Breaking Water in Art Therapy: Case Study of Charles: Multiaxial Diagnosis Including Separation Anxiety and Premature Birth

Breaking Water in Art Therapy: Case Study of Charles: Multiaxial Diagnosis Including Separation Anxiety and Premature Birth

Breaking Water in Art Therapy: Case Study of Charles: Multiaxial Diagnosis Including Separation Anxiety and Premature Birth

Breaking Water in Art Therapy: Case Study of Charles: Multiaxial Diagnosis Including Separation Anxiety and Premature Births

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Référence bibliographique [4913]

Davidson, Catherine. 2003. «Breaking Water in Art Therapy: Case Study of Charles: Multiaxial Diagnosis Including Separation Anxiety and Premature Birth». Mémoire de maîtrise, Montréal, Université Concordia, Département d’enseignement des arts et de thérapies par les arts.

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Fiche synthèse

1. Objectifs


Intentions :
« The subject area of this research paper is grounded on the psychotherapy of a four year old boy, Charles, who was taken to the Child and Family Psychiatric Consultation and Treatment Clinic of a children’s hospital in a large urban setting by his parents because he was displaying vaguely described behavioral problems in adjusting to nursery school, as well as long term behavioral difficulties at home. I will present a case study; its stance is exploratory and process oriented and it is a qualitative research study. » (p. 1)

2. Méthode


Échantillon/Matériau :
Case study: Charles, a 4 years old boy

Type de traitement des données :
Analyse de contenu

3. Résumé


« This paper will explore the primary research question, How can Art Therapy offer reparative experiences for a child with behavioral difficulties related to Separation Anxiety Disorder? Through a case study and literature review I will demonstrate that such reparative experiences are interactive in a twofold dimensional conceptualization of the art therapy process. The first is carried out in the realm of play and supported art making; the second one properly takes place in the relationship between the therapist and child. The subsidiary research question addressed is, What are the conditions leading to separation anxiety in general and in particular, in the case of Charles?
Through Charles’ play with art materials, a therapeutic alliance was promptly established. Charles was able to eventually gain enough confidence that allowed him to relax sufficiently to engage in a symbolic process that seemed reparative, on a number of levels, for experiences surrounding his premature birth. In accordance with attachment theory, it can be hypothesized that these experiences laid a foundation for behaviours and parent/child relations which eventually were diagnosed as Separation Anxiety Disorder and a Parent/Child Relational Problem. A short explanation of Bowlby’s theory of attachment will be addressed to solidify these points.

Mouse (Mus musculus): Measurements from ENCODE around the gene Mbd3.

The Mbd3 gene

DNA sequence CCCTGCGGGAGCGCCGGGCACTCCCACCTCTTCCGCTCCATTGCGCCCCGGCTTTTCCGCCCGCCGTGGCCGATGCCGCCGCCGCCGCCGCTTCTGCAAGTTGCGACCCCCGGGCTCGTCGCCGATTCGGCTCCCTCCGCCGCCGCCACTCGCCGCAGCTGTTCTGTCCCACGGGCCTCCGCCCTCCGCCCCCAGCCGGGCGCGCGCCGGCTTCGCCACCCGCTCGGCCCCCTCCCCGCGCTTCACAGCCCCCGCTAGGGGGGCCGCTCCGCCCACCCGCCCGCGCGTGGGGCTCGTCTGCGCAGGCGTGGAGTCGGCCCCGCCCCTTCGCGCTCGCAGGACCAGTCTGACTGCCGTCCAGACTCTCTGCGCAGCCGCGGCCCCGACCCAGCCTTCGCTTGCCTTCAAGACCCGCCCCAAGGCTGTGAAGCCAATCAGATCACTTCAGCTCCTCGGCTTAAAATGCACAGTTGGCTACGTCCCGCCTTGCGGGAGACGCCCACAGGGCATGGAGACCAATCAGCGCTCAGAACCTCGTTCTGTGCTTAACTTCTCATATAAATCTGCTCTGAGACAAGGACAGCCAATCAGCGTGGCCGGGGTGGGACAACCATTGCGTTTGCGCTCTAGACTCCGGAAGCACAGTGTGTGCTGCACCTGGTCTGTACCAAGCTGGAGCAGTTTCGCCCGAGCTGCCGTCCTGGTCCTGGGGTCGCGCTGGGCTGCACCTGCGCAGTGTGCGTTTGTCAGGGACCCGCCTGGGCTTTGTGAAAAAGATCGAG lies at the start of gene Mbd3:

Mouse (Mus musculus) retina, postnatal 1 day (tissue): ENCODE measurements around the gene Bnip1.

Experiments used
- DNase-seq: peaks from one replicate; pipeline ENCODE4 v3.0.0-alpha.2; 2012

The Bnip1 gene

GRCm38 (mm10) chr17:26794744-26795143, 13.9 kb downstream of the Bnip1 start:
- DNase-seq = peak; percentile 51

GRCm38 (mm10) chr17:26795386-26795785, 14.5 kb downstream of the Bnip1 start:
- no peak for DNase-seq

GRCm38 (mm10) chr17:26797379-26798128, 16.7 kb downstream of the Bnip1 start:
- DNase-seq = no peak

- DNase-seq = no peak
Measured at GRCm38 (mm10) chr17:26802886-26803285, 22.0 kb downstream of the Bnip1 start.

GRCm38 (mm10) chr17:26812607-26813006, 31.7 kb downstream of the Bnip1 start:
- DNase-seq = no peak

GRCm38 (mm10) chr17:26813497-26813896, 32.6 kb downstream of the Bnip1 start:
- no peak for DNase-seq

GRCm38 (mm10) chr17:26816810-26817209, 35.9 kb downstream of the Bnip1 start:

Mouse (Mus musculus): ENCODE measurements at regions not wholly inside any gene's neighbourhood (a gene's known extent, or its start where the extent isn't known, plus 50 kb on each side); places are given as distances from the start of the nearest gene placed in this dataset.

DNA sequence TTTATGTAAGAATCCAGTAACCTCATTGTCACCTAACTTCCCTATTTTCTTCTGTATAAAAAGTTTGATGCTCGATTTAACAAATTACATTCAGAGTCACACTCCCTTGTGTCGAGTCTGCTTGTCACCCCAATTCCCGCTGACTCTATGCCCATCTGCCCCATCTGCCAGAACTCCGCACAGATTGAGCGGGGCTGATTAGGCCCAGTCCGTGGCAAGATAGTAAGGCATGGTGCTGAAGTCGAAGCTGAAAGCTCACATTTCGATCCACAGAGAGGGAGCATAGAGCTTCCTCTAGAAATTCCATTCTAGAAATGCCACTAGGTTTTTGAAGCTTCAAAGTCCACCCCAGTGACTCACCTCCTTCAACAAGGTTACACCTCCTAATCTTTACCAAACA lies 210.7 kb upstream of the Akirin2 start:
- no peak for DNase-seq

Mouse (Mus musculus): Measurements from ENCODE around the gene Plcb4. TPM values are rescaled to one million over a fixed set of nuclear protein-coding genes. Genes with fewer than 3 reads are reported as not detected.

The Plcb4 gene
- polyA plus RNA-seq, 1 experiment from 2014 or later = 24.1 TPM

Charles seemed to have made a progression from what first appeared as oppositional behaviour and chaotic artwork to that of more cooperative behaviour, order and symbolic representations of what he needed to express. He utilized materials well to make his needs known and to get out his many mixed emotions, rendering creative expressions to work through his conflicts. These appear to fit into the category of Winnicott’s Object Relations which involves a processing of transitional phenomena. Through the creation of transitional objects, Charles was able to move from object relating to object usage, thereby, achieving a more solid ego or self that is more at ease with the world of others. Charles’ use of art materials is described in a case study and then discussed and analyzed through the five different ways of using art materials that art therapist, Edith Kramer, has outlined and put together for considering a child’s work with art materials. She has further related these to Winnicott’s theory of Object Relations.
In conclusion, I will address the issue of memory retained at the time of birth, quoting the controversial work of T. Verny (1981) and offering a suggestion for future investigation in this area. » (p. iii-iv)